Big problem, debt. It sucks money out of our cash flow monthly, weekly. Golly, how much less pressure there would be without debt!

So pay it off. The faster the better. Debt is a form of slavery, and the goal is to be financially free. Can’t do that without getting rid of debt.

How to do that?

Immediate debt reduction. Take a percentage of those cash and stock/mutual fund holdings - say 10% to 20% - and pay down or pay off your debt now.

Event debt reduction. If you get a bonus from your job, use it to pay off debt. Immediately if not sooner.

Sell your house, and use the proceeds to eliminate as much debt as possible. Do NOT go out and buy another house while still in debt.

You inherit some money - use it ALL to pay off debt.

Get the idea?

“Selling” debt reduction. All that stuff you’re going to sell? Take the proceeds and pay down a credit card. Or a car loan. Or a vacation loan. Just pay it all towards debt.

And we’ll repeat for effect - if you sell your house and you have some profit, use it to pay down debt.

Planned debt destructionThis is where the rubber really hits the road. Best way to get out of debt is with a plan. So how do you develop your plan, and then implement it?

In the book, “The Handbook for Prosperity”, the debt payoff methodology discussed is based on speed. The concept is that the faster you pay off your debt, the sooner you will wipe out the interest you are paying and the sooner you will be free.

So here is a summary of that approach. 

1. List every one of your debts. Car loan(s), mortgage, credit cards, personal loans, student loans. List them all.

2. Now take each of those debts, and divide them by the monthly payments you are making. (Put these on a spreadsheet if you have a computer program for it. Otherwise, it is just as effective write it out in spreadsheet format on paper yourself.)

3. Each debt will have a number - the number of months it would take to pay off that debt if you could fix the amount owed today with no future interest.

4. Then re-arrange the debt list from the smallest number of payments to the largest. This is your priority list of planned debt elimination.

5. Take the top debt on your list, and whenever you find savings by cutting spending, income from selling stuff, event income, etc - apply it to this debt FIRST until it is paid off. Continue to make the minimum payments on the other debts.

6. As soon as the first debt is paid off, add what you were paying to that debt to the amount you are paying on the number 2 debt, and apply that amount monthly to debt 2. Then tackle debt #2 the same way, until you work your way down the entire list.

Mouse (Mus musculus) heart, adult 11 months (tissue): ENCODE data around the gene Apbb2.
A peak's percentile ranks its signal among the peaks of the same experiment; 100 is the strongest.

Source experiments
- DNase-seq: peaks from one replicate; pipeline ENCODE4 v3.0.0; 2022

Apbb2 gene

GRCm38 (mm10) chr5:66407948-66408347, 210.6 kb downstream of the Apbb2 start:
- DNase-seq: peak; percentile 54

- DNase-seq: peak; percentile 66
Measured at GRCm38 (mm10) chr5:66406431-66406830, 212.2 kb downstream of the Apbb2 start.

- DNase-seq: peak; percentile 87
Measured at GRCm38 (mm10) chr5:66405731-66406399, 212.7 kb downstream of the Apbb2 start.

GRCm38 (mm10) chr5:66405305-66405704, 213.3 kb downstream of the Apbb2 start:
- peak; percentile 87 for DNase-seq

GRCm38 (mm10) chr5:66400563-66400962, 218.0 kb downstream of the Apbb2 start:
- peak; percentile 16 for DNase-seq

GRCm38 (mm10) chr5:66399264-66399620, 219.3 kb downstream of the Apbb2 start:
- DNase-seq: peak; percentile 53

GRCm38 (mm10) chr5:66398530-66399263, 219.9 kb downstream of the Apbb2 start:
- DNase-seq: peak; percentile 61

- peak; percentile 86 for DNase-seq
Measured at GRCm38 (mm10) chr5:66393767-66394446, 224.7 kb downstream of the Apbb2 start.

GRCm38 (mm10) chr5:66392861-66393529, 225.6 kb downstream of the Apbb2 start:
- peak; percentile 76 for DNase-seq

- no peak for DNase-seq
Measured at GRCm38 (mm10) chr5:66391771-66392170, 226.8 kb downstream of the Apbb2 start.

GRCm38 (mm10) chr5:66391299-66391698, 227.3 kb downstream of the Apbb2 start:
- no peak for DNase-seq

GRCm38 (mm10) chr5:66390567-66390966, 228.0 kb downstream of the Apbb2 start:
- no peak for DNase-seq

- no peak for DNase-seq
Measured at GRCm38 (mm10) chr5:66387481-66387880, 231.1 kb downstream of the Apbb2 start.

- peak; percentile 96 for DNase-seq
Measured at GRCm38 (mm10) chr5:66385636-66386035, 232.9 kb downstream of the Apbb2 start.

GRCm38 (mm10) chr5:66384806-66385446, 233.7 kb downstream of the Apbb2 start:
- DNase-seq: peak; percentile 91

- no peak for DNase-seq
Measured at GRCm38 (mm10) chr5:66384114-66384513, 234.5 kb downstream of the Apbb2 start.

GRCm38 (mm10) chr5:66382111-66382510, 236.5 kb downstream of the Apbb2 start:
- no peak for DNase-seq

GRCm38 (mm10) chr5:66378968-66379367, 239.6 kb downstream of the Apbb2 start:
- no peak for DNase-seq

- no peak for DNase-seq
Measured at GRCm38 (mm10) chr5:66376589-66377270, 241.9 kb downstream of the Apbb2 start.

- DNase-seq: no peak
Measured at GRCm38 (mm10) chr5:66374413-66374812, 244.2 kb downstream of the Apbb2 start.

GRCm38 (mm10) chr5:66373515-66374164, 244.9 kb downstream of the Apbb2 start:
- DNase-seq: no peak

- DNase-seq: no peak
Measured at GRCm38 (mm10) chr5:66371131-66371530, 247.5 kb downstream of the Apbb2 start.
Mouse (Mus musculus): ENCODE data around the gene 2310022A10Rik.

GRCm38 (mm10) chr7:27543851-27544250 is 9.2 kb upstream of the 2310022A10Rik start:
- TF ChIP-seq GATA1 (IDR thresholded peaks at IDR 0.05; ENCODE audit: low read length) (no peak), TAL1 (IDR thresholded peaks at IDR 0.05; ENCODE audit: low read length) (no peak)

7. That’s the process. Keep at it until the debt is gone.

Again, the idea here is speed to debt free. It’s a process that works very well, and accelerates rapidly. Do it for a year and see what happens.

CAVEAT: while doing this, you must not incur new debt. Period!

5. Hunker down - Develop Another Source of Income

This section pre-supposes that you are already taking steps to make yourself indispensable at your main job. That has to come first, or you will jeopardize your main income by tackling the development of a second income.

So do all that you can to increase your value to your current employer FIRST.

We all have some talent or skill or capability that we could leverage into income outside of our “regular job”. Either through starting our own business, or by taking on a second job (part-time).

What’s important is to develop some back-up income over which you have some control. 

A part time job may not offer that - but part time jobs are in many ways more secure than full-time positions in this economic mess. At least with a part-time back-up job, should your primary job go away you will have some cash flow with which to work.

The internet makes developing a business of your own a very doable thing. The web is jammed with promos and come-ons to do just that. Much like multilevel marketing, many of these rely on you selling the program to others to sell to others. There is a lot of burnout and many disappointed people who sign up for many of these scams. 

If you spend any time searching the web for “business opportunities”, the scams quickly become easily identifiable. And you can always check out a possible business by searching it on the web for “scams”. So don’t fall for the kind of business that relies on people selling other people the same program or information over and over again.